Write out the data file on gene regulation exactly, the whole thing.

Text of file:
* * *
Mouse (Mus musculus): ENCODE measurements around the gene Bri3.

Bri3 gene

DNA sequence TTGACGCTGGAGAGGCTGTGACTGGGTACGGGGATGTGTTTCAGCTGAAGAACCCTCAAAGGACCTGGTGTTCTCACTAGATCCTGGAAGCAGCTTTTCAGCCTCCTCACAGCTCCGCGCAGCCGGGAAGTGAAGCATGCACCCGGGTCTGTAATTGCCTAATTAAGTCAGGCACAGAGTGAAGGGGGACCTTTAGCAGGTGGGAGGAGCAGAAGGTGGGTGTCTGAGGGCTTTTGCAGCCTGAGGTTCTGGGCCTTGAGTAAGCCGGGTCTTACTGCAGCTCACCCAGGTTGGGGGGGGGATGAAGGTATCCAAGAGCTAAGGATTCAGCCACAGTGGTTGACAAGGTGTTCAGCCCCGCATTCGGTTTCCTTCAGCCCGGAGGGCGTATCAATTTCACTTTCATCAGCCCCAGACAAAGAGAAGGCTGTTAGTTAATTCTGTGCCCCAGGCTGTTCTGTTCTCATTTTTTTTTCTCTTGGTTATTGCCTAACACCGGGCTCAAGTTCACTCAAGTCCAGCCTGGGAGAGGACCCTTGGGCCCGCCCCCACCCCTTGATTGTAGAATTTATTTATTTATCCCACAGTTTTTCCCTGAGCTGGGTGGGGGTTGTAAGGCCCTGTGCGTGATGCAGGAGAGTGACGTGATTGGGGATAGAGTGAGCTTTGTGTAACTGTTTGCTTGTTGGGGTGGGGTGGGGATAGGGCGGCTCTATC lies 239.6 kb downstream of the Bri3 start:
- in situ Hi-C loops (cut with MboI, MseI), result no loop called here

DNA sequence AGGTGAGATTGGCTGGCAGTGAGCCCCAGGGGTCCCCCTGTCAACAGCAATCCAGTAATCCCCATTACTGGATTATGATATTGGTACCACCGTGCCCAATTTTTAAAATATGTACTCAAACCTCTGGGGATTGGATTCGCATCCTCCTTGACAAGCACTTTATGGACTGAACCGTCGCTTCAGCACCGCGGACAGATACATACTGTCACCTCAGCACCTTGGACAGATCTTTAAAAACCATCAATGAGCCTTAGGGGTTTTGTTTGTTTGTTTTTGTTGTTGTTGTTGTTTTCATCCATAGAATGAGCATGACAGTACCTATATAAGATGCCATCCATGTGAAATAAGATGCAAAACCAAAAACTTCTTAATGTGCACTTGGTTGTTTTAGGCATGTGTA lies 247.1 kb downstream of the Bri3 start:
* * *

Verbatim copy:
Mouse (Mus musculus): ENCODE measurements around the gene Bri3.

Bri3 gene

DNA sequence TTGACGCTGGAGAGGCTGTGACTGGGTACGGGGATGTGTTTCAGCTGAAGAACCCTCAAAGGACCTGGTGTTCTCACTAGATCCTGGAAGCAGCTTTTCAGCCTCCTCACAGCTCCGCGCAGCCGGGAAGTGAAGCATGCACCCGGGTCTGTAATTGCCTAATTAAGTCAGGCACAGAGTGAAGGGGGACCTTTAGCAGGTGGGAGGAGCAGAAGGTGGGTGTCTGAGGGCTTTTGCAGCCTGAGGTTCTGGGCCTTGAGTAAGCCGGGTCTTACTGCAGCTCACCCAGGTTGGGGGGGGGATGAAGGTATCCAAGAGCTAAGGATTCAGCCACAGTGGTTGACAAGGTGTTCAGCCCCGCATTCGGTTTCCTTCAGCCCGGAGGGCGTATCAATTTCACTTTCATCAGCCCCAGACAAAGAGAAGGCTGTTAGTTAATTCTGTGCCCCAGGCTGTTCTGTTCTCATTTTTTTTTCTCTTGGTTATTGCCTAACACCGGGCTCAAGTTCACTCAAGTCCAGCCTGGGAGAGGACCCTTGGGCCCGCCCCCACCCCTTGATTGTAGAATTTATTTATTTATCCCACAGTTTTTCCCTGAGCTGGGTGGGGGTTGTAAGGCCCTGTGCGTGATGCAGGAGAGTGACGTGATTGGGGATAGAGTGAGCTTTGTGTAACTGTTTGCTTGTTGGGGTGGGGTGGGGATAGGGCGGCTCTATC lies 239.6 kb downstream of the Bri3 start:
- in situ Hi-C loops (cut with MboI, MseI), result no loop called here

DNA sequence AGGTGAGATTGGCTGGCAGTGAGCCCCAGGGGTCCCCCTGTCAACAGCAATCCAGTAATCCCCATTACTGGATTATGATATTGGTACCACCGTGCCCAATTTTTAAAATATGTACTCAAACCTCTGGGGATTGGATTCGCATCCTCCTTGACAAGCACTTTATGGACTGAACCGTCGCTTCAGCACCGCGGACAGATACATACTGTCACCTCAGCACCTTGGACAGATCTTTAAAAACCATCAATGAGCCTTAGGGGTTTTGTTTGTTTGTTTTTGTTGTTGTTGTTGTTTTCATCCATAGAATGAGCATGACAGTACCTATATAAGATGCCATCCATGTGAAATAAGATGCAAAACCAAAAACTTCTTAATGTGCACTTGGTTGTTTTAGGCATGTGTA lies 247.1 kb downstream of the Bri3 start: